Hike for Hospice needs participation and support

Hiking for Hospice this year is more important than ever, say Dundas County Hospice volunteers Arnold and Karin Scheerder, who with their dog Mia will be participating in the virtual hike this month. They hope this hike attracts many participants and much support for this organization and all of the many services it provides. (Dundas County Hospice/Gee photo)

DUNDAS COUNTY – Hike for Hospice has been an annual tradition for Arnold and Karin Scheerder for the past four years, and now in their fifth year joining in the Hike for Hospice they say this fundraiser is more important than ever.

This year’s hike, because of the COVID-19 social/physical distancing restrictions in place, will look different than it has in the past, being a virtual hike.

“Because of the effects COVID is having on people, it’s much harder to ask people for money, but we still have to do something,” says Karin.

“This is an extremely important year,” she says. “Those who can, need to do what we can to help hospice keep all of the programs running.”

Karin first got involved with hospice in 2010 by answering an ad in the newspaper looking for people to participate in a training course to become a visiting volunteer with hospice.
She has been a hospice volunteer ever since.

As a visiting volunteer she usually goes to clients’ homes, but in the wake of the COVID-19 pandemic, her visiting volunteer services are now done by telephone.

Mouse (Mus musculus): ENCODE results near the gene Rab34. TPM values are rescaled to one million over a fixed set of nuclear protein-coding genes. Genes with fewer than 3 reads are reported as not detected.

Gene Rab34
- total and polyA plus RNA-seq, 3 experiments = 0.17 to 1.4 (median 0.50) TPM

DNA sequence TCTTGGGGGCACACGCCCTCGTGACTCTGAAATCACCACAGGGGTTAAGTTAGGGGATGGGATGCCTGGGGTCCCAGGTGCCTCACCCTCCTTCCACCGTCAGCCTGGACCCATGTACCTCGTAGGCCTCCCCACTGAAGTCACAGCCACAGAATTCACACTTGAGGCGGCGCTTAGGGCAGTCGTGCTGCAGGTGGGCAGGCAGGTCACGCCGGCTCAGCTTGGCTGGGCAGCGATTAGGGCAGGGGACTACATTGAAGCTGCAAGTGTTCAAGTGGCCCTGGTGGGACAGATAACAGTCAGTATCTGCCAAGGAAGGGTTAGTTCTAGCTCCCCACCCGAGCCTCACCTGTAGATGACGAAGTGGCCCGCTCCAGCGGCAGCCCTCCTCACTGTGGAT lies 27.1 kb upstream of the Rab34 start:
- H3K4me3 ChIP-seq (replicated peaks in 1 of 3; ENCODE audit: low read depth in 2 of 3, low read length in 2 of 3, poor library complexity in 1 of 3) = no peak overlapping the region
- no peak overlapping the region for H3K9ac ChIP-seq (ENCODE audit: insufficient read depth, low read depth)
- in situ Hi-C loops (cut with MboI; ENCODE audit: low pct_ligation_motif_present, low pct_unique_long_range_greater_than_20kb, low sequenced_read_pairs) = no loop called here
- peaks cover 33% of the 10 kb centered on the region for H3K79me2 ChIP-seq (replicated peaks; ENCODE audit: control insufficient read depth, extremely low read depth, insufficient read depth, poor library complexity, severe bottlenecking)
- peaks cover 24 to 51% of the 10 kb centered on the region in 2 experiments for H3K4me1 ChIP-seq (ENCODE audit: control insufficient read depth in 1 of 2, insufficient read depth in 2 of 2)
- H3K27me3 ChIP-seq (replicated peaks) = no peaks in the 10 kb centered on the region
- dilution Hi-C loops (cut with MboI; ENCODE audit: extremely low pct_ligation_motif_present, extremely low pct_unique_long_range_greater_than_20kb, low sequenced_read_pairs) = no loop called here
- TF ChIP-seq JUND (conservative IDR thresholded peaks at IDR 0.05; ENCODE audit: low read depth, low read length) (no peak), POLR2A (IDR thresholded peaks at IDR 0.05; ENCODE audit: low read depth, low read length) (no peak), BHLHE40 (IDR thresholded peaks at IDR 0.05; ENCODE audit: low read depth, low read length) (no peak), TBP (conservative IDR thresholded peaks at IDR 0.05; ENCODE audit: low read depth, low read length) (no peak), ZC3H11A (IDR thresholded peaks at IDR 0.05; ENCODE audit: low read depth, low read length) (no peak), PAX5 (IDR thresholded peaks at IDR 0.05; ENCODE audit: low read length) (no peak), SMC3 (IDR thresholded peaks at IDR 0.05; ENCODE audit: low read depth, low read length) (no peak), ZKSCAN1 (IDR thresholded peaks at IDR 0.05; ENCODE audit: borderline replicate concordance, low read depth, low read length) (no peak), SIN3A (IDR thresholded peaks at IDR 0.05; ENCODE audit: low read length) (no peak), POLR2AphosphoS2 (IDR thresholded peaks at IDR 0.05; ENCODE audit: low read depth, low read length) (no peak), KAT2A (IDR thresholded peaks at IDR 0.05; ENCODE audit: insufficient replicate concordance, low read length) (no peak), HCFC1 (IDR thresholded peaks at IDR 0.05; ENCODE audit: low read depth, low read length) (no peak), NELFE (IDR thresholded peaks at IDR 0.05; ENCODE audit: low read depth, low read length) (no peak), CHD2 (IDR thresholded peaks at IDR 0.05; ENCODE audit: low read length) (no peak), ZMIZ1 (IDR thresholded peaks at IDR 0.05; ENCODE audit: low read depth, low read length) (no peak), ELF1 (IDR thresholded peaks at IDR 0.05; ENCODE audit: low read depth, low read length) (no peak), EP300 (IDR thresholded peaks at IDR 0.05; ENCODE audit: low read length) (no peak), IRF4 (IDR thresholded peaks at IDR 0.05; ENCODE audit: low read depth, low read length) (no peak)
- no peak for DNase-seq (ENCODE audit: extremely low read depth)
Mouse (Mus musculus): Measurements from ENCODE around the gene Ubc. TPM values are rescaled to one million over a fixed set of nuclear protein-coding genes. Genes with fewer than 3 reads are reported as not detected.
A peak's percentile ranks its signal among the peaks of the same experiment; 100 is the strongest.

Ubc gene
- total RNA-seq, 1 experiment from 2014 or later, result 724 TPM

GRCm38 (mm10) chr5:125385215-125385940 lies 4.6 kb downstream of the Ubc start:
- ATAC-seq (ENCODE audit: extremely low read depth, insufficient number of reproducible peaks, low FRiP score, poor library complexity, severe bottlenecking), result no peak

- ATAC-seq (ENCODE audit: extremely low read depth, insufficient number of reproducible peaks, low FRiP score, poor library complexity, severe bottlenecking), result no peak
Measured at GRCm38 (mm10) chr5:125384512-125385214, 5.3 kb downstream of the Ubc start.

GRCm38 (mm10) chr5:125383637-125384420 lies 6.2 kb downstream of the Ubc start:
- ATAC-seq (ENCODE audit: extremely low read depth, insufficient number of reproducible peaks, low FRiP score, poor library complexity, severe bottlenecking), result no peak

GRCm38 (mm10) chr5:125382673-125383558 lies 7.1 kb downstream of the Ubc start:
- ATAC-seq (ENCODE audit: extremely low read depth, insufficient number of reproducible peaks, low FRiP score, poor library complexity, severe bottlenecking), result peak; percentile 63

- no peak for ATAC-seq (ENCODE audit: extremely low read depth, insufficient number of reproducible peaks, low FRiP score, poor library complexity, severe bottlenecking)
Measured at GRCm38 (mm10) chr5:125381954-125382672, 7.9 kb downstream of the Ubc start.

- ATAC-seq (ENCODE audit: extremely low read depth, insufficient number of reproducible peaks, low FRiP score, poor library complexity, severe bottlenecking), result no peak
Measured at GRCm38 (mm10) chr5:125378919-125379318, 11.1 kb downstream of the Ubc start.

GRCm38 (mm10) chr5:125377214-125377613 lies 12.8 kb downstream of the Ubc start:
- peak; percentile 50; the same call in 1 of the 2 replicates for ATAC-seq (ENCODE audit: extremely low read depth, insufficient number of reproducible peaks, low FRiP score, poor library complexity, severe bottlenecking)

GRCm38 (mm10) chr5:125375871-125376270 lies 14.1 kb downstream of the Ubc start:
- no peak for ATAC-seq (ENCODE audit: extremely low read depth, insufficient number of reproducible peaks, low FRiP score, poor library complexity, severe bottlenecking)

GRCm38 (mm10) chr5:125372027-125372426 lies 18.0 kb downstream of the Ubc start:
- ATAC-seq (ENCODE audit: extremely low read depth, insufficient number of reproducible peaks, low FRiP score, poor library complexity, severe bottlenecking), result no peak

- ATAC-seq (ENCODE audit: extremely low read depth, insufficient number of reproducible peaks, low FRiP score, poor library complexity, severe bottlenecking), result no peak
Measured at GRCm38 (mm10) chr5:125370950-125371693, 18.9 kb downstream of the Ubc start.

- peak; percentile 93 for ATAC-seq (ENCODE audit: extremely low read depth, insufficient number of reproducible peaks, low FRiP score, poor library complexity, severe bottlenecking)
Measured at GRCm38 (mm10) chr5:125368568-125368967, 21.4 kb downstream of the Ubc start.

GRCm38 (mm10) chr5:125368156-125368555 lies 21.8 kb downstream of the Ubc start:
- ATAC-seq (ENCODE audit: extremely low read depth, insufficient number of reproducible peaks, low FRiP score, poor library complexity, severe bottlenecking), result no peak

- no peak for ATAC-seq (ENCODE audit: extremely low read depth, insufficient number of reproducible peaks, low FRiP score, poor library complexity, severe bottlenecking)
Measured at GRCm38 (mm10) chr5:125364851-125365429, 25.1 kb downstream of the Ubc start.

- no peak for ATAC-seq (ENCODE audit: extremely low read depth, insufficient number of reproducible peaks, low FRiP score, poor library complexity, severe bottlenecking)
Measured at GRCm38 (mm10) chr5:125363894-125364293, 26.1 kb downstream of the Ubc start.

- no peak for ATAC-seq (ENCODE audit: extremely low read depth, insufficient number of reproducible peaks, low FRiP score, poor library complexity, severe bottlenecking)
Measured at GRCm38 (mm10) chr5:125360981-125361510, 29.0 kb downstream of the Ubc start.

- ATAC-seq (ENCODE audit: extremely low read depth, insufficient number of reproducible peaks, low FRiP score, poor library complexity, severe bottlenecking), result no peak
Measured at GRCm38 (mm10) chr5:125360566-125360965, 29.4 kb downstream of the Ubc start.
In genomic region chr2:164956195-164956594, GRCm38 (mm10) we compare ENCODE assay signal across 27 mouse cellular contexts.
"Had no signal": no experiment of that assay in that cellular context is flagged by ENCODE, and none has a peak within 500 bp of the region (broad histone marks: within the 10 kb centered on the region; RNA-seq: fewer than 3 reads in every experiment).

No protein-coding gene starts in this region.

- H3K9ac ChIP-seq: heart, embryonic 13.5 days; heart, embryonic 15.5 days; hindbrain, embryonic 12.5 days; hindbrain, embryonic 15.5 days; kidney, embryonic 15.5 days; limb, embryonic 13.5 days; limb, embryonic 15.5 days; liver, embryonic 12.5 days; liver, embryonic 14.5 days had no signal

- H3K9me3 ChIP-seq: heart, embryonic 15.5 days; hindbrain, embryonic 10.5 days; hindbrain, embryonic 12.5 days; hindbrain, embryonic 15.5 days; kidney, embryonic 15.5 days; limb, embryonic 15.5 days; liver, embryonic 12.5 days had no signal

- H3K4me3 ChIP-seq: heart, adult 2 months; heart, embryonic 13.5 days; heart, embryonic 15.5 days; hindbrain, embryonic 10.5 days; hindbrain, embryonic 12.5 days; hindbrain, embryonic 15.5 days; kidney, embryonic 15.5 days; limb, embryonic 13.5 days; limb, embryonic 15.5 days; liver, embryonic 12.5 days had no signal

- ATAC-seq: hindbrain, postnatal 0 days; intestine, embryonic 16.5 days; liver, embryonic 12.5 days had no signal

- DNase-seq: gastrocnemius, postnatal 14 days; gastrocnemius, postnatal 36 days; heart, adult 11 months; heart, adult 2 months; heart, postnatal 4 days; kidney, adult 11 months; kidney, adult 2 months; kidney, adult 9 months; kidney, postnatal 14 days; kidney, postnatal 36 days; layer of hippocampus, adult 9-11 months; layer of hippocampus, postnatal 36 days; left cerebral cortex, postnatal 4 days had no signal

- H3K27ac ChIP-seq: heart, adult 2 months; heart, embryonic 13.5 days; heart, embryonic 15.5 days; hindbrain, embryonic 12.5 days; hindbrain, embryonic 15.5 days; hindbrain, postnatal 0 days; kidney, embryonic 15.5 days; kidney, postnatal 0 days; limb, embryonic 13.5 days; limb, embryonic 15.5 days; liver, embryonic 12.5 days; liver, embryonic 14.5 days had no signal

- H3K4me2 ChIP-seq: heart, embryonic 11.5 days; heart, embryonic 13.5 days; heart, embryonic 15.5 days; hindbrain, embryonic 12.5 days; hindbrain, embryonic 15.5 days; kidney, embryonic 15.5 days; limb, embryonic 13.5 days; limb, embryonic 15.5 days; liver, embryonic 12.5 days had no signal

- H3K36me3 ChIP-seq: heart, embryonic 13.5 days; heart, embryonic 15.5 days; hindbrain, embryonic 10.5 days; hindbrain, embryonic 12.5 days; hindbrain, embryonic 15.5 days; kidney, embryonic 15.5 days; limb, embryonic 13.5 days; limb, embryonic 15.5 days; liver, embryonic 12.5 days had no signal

“Now I do conference calls to keep in touch with clients regularly. I currently have three clients that I am staying in touch with.”

Seeing Karin’s enjoyment in her hospice volunteering, Karin’s husband Arnold has also become a hospice volunteer, but in a completely different way than Karin.

While Karin’s strength is the personal interactions with clients, Arnold’s strength is his fundraising experience, so he got involved as a board member, and has been doing so for four years.

This is a perfect example of how hospice has many different volunteering opportunities to fit the strengths of many different people.

While they will miss the traditional Hike for Hospice gathering, Arnold and Karin are looking forward to their virtual hike.

While they encourage past participants to get involved again this year, they hope that this new virtual hike might be appealing to new participants.

“Maybe it will be even more appealing,” said Karin.

With the virtual hike, participants aren’t tied down to a specific time and place.

“You get to choose, when you hike, where to hike, and how far you hike,” said Karin. “You get to do your own thing, that might be more appealing – I hope so.”

The Scheerders might walk around their own property/area with their dog but are hoping to choose a nice day and take a five kilometre hike along an area nature trail.

They will take pictures of their hike, post them to social media and share them with Dundas County Hospice which will also share the photos.

Karin said she has started to ask friends/family to support their walk with donations.

“We’ve always had good support from them in the past and hopefully we will see good support again.”

Donations to Hike for Hospice can be made online or by mailing a cheque directly to Dundas County Hospice in Williamsburg.

Anyone can participate in the virtual hike anytime during the month of May. Visit dundascountyhospice.ca for details about how to participate.

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